Gut problems. People with Celiac disease, Crohn’s disease, and other gut-related diseases are very prone to anemia because they can’t absorb iron and B12 from their diet. But in many cases, curing the underlying gut problem cures the anemia. For example, this study showed that many Celiac patients recover from anemia with a gluten-free diet alone. Paleo is a pretty great diet for dealing with Celiac disease because it takes care of factors above and beyond gluten. Read more about Paleo and Celiac or Paleo and Crohn’s disease/ulcerative colitis (Inflammatory Bowel Disease).
You can still have gut-related iron absorption problems even if you don’t have a named disease. And studies suggest that improving gut health will improve your iron absorption even if you don’t have Celiac disease. For example, this study and this one found that prebiotic fiber (fiber that feeds your gut bacteria) improved iron absorption.
Chronic stress. In rats, psychological stress reduces iron absorption in the gut. In news that ought to surprise precisely nobody, chronic stress is really, really bad for you! Paleo is all about reducing and managing chronic stress – that’s one reason why people call it a “lifestyle” and not just a diet. Read more about chronic stress here and here, and get some stress management tips here, here, and here.
Heartburn. Heartburn isn’t technically an absorption problem, but it typically causes people to take antacids (Tums, etc.), and antacids cause vitamin B12 malabsorption. Long story short: you have acid in your stomach for a reason, and you need it to digest food. Proton pump inhibitors in particular increase the risk of vitamin B12 deficiency, especially with long-term use. Paleo often reduces or eliminates heartburn, which eliminates the need for malabsorption-causing antacids. Read more about it here. (If you absolutely have to take PPIs, it’s worth noting some research suggesting that calcium supplements might reduce malabsorptive effects.)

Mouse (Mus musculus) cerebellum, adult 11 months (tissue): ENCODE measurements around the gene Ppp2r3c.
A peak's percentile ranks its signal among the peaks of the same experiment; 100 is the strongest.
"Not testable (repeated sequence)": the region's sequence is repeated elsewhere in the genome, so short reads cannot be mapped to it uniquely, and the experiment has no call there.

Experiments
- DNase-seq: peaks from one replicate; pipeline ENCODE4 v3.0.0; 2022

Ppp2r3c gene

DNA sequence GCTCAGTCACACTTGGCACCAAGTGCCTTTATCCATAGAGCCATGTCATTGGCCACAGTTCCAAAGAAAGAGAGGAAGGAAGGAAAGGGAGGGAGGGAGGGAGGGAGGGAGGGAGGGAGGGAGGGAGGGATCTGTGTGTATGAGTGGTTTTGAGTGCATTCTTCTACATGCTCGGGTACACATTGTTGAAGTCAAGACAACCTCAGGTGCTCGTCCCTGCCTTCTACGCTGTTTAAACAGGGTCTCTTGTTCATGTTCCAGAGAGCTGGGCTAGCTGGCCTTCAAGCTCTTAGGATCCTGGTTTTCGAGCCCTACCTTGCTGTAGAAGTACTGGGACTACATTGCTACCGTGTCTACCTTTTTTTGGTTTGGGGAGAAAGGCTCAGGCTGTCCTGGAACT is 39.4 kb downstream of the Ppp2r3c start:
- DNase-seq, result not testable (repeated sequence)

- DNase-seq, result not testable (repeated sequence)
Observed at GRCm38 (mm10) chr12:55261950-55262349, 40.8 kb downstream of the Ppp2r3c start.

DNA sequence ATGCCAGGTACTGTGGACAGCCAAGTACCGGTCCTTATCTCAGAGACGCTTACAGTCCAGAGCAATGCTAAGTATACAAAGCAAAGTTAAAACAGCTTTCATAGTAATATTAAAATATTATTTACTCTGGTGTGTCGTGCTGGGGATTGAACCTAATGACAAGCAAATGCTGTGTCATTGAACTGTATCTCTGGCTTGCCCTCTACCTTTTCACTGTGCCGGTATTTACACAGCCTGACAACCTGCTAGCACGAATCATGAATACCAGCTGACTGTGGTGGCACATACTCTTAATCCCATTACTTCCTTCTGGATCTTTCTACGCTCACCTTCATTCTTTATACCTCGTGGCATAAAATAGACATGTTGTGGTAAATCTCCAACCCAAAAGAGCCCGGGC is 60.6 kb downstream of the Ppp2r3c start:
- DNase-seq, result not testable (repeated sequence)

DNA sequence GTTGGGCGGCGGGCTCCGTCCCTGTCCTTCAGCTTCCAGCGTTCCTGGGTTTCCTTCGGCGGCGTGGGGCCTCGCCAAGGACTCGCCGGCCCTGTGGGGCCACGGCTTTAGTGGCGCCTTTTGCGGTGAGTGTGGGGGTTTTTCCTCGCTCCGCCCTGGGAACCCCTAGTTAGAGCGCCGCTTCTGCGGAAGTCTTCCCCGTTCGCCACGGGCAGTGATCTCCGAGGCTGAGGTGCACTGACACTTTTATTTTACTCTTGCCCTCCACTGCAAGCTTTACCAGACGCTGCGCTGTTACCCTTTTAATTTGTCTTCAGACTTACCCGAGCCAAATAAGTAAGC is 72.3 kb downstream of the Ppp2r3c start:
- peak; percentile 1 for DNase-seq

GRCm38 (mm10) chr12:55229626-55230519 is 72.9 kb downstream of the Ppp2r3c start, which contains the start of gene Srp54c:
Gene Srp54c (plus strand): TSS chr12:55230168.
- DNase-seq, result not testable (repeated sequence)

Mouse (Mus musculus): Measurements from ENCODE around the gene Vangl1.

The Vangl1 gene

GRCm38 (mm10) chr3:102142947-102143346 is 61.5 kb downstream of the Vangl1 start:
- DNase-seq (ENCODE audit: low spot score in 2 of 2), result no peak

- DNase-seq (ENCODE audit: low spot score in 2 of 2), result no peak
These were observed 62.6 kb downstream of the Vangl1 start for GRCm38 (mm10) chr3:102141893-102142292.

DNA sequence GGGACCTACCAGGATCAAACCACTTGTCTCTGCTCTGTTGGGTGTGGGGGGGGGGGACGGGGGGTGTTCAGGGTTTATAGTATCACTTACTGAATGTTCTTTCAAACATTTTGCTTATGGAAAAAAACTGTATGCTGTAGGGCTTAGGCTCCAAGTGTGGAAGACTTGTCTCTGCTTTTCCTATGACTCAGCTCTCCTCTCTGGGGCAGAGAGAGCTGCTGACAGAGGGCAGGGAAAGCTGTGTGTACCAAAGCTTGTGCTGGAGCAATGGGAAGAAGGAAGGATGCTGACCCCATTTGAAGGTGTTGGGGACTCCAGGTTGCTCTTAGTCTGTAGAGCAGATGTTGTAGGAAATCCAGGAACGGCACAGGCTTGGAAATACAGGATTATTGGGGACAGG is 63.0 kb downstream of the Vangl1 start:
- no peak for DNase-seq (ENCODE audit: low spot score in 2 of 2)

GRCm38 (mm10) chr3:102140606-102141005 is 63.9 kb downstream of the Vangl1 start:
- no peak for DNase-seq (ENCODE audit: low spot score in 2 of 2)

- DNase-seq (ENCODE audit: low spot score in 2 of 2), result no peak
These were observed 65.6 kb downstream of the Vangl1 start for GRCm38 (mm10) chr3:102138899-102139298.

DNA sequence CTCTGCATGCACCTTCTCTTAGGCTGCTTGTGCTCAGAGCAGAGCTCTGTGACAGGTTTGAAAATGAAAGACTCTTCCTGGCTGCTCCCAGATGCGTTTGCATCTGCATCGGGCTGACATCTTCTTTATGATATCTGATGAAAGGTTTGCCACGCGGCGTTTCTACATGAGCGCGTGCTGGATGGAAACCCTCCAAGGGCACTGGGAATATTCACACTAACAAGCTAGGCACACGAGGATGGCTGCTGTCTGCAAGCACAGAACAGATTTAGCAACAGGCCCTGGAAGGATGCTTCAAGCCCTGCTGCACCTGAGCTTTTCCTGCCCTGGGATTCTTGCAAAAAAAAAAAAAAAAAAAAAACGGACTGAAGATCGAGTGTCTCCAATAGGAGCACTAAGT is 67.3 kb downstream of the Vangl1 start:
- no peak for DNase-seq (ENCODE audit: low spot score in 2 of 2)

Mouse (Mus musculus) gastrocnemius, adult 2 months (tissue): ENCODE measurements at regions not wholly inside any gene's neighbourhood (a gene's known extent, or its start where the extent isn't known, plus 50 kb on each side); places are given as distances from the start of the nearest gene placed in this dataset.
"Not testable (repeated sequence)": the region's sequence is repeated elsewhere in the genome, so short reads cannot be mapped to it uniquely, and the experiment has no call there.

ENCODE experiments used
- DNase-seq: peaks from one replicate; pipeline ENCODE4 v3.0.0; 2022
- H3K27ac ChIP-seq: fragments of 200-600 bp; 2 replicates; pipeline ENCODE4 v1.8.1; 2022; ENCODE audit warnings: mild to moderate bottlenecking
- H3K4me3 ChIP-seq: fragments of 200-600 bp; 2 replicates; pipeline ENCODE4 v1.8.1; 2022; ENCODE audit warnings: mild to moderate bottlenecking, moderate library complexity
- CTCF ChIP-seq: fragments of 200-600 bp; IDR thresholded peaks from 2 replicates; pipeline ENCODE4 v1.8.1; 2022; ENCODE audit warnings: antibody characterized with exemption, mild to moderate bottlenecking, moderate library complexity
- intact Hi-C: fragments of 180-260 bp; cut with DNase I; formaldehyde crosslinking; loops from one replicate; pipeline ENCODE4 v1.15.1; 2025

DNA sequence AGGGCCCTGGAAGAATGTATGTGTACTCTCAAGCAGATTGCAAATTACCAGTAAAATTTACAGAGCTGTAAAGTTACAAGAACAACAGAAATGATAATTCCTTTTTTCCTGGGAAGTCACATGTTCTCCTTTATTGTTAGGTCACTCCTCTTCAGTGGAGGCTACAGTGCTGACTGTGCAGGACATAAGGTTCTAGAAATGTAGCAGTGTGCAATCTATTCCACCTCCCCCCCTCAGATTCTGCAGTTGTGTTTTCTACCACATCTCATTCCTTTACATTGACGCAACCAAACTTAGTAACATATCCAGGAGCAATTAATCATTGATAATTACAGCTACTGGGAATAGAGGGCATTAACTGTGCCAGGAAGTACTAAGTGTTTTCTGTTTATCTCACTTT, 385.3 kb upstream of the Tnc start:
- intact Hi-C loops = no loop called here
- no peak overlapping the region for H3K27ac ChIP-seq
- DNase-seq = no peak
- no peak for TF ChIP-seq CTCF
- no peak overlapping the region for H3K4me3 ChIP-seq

Summing it Up
This really can’t be stressed enough: Paleo is not a substitute for a doctor. But when it comes to diseases like anemia, which are very tightly connected to diet, there’s plenty of evidence showing that a Paleo way of eating can be a helpful complementary treatment. And at the very least, everyone who’s reading this and has anemia can now see the silver lining: nobody is forcing you to choose between death and daily raw liver!